This installation comprises at its left-hand end an introduction and supporting device 2 comprising at least one pair of rollers 2a and 2b rotating in the direction of the arrows f and which drive the tube 1 in the direction of the arrow F.
The thus driven tube 1 passes into a preheating device 3 comprising a refractory sleeve 4 surrounded by electrical resistors 5. Obviously this system is completed towards the outside by a not-shown thermal insulation. The object of this pre-heating device is to raise the tube temperature to about 1000° C.
At the outlet from the pre-heating device 3 there is a second introduction and supporting device 6 with its rollers 6a and 6b rotating in the direction of arrows f in appropriate synchronism with rollers 2a and 2b.
The tube then enters a fritting device 7 substantially comprising a cavity resonator 8 made from a conductive material such as metal. This cavity resonator assumes the shape of a tube having a circular cross-section coaxial to tube 1 to be fritted and whose length, parallel to the axis of tube 1 is reduced to the minimum value below which electrical breakdown phenomena will occur. The cavity resonator is closed at its ends, with the exception of opening 9 permitting the passage of tube 1. An orifice 10 in the wall of the cavity resonator parallel to the axis of tube 1 permits the coupling of the cavity resonator with the generator of the ultra-high frequency electromagnetic field H in the frequency range of 300-3000 megacycles. The diameter of the tube constituting the cavity resonator is designed to aid the excitation of a resonant mode TMmno inside the same, making it possible to obtain a concentration of the ultra-high frequency of the energy in the walls of the tube to be fritted. Consequently, the tube 1 to be fritted is heated to the fritting temperature of about 1700° C in a very narrow and perfectly defined zone (hatched in FIG. 1).
At the outlet of fritting device 7 the tube is collected by the extraction and supporting device 11, which, with its rollers 11a and 11b drives the tube 1 in the direction of arrow F. Obviously, various modifications can be made to the arrangement described hereinbefore without passing beyond the scope of the invention. For example, other rollers or supporting means can be provided. It is also possible to modify the length of the pre-heating device 3 or provide several such devices. It is also not impossible to use these devices for pre-fritting the tube, making it possible to supply the installation according to the invention directly with the alumina tube coming from the extruder. It is finally possible to replace the cavity resonator by a wave guide in which are propagated non stationary ultra-high frequency electromagnetic waves, whereby the length of this wave guide is adjusted as a function of the length of the zone to be treated. However, in this solution the energy efficiency of the installation is less satisfactory.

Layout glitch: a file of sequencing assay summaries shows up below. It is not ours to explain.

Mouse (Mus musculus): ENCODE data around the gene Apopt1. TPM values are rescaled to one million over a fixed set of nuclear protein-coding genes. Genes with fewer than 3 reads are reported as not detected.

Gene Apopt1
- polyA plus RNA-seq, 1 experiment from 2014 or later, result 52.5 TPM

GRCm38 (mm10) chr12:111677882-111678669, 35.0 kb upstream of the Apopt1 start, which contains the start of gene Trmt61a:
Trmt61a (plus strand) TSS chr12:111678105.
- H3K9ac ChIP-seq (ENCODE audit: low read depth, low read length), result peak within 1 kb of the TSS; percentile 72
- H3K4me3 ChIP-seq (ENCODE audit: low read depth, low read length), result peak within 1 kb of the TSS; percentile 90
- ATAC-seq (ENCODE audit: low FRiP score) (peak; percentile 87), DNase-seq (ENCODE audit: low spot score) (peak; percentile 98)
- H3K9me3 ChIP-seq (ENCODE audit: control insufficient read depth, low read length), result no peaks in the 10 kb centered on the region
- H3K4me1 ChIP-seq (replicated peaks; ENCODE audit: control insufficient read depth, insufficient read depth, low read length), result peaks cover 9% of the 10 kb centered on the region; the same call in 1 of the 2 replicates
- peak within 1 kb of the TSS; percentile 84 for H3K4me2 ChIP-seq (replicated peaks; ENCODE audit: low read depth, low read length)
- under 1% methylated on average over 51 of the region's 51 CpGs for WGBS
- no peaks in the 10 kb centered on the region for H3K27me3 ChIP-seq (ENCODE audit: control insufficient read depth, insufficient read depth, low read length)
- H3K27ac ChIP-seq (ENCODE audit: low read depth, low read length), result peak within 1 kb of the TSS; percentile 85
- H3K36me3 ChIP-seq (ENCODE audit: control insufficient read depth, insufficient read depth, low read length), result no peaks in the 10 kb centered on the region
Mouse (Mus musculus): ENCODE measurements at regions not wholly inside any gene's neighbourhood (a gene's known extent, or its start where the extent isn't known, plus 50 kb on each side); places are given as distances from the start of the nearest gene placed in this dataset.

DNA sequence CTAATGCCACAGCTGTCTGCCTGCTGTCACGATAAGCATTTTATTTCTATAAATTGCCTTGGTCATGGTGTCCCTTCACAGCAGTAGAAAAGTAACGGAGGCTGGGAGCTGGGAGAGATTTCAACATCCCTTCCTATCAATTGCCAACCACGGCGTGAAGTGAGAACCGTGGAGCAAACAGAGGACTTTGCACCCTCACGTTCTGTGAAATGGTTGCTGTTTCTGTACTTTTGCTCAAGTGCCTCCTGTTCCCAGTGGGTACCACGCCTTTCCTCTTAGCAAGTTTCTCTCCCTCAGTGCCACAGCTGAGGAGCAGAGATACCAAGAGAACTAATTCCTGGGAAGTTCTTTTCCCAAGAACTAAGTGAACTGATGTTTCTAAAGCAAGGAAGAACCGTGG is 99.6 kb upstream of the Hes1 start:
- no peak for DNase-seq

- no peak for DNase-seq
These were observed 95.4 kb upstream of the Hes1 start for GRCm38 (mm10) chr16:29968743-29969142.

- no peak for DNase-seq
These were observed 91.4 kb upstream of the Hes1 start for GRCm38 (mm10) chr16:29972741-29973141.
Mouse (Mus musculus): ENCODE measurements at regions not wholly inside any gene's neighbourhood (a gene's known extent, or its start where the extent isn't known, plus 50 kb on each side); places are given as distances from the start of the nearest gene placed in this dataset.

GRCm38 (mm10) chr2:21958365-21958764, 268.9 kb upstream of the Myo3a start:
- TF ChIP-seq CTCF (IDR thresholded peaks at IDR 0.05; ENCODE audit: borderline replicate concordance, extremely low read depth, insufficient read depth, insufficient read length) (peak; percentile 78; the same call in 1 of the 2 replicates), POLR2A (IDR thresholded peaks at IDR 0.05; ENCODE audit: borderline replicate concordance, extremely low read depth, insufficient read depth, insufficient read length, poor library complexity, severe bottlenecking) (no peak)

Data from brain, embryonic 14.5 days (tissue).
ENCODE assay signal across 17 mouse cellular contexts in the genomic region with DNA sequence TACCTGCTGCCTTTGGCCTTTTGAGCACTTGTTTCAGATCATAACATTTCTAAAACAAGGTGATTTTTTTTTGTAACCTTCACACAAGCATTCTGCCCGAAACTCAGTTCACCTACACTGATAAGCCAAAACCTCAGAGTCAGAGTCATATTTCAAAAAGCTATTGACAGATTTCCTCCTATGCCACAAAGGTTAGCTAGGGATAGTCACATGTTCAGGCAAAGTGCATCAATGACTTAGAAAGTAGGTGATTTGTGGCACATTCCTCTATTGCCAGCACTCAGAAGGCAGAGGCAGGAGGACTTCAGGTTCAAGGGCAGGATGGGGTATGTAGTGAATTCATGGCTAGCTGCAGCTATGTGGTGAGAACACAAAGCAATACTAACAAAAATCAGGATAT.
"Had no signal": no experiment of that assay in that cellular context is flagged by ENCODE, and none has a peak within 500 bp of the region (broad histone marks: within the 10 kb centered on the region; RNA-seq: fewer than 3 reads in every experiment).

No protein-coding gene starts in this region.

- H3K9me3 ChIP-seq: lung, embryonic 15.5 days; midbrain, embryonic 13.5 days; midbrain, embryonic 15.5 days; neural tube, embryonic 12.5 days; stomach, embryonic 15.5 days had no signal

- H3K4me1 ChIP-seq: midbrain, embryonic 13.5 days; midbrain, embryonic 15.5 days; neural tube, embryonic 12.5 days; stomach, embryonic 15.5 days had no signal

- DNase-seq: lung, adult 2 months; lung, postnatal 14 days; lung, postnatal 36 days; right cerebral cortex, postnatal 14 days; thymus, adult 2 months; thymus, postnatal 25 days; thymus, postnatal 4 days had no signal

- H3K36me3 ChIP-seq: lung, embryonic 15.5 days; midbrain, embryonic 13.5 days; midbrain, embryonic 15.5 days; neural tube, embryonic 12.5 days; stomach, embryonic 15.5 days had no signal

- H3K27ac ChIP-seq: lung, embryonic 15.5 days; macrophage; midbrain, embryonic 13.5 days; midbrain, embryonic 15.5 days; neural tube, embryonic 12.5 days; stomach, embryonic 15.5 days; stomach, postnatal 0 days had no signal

FIG. 2 schematically shows an installation for drawing a glass or silica wire from a bar 101. Initially bar 101 enters pre-heating device 103, which is schematically similar to device 3 of FIG. 1 and which will therefore not be described in detail here. The function of device 103 is to raise the bar temperature to a few hundred degrees centigrade, whilst remaining well below the fusion temperature of the material.
The bar is then carried along by the introduction and supporting device 106, in an analogous manner to device 6 in FIG. 1, the bar then enters the fusion device 107, whose task is to bring about, under the action of an ultra-high frequency electromagnetic field, the fusion of bar 101 in a clearly defined end area, so that a wire 101' can be drawn from this end of bar 101. Fusion device 107 substantially comprises a cavity resonator 108, whose general characteristics are very similar to those of cavity resonator 8 in FIG. 1 and which will not therefore be described in detail here. Advantageously the diameter of this cavity resonator is such that it aids the excitation of the resonant mode TM010, permitting a concentration of the ultra-high frequency energy in the axis of the cavity, i.e. in the region wherein extends bar 101.